The black swan: the coronavirus’ impact on the brazilian economy

Maria Bondareva is a student at the Moscow State Institute of International Relations (MGIMO) and has carried out the Erasmus Program at ISCSP.

With this article I intend to share my research conclusions regarding the impact of the pandemic on the brazilian economy.

First, we must look on the situation preceding the coronavirus. In 2020, Brazil had not yet recovered from the 2014-2016 economic crisis, in which it was revealed the inefficiency and lack of relevance of Brazil’s socioeconomic system. In the decade before the crisis, in the years 2003-2013, the world economic conditions were as favorable as possible, with very high commodity prices and with China asserting itself as the growing destination for brazilian exports. However, in 2014 prices fell, the global economy slowed down, integration processes like MERCOSUR almost came to a halt, transnational corporations like Petrobras became less attractive to investment, due to corruption scandals and in the USA, Donald Trump was elected. For these reasons, since 2014 the Brazilian economy has been in a deep recession, and to end this situation it is necessary to carry out structural reforms in the economy. This requires prolonged external stability, but coronavirus has interrupted this process.

In the year 2020, Brazil’s GDP fell 5,3%. Yet, the prospects look better for this year, with predictions that the GDP might grow 3,2%. In that case, only in 2024 would Brazil be capable of reaching 2014s production levels, which represents a lost decade.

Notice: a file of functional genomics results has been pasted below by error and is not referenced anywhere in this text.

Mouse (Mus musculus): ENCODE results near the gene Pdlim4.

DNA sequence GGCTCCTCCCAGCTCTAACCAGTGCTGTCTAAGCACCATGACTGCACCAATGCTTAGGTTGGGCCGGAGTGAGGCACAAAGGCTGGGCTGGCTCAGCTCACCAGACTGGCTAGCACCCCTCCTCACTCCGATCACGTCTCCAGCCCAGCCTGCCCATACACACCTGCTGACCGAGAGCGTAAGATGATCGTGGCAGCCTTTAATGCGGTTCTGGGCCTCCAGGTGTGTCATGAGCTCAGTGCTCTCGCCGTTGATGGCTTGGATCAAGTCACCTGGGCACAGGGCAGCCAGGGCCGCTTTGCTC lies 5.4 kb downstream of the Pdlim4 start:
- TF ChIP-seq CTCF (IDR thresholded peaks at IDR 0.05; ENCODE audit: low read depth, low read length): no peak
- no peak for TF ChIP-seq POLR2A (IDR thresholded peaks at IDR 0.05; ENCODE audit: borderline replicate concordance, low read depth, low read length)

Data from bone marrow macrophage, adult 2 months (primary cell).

The coronavirus affected the labor market and increased the unemployment rate to 14,7%. The national currency devalued a lot and remained 23% cheaper than the dollar. The reason for this is the massive capital flight out of the country, because Brazil became less attractive to investors. This was the result of the social policy of the state. Brazil implemented support programs for citizens and companies. In total, the resources Brazil channeled to social assistance were around 10% of GDP. Therefore, public debt increased to 93% of GDP, which was a decisive factor for capital’s move.

Since the second, and more intensely, the third trimester of last year, Brazil began the process of economic recovery. Some sectors have already achieved the performance they had before the pandemic, but more vulnerable and important industries like the metallurgical and automotive industries still lag. This leads one to think that economic recovery is very heterogenous and requires time.

For the year 2021, Brazil has to seek out economic development that is more sustainable and to ensure this it is necessary to conclude the fiscal consolidation, that is, to more rigidly regulate the balance between budget expenditures and income, cut social support programs, develop infrastructure to attract investment, and more importantly, reduce the state’s intervention in the economy, better entrepreneurship and undertake liberal reforms.

Be the first to comment on "The black swan: the coronavirus’ impact on the brazilian economy"

Leave a comment

Your email address will not be published.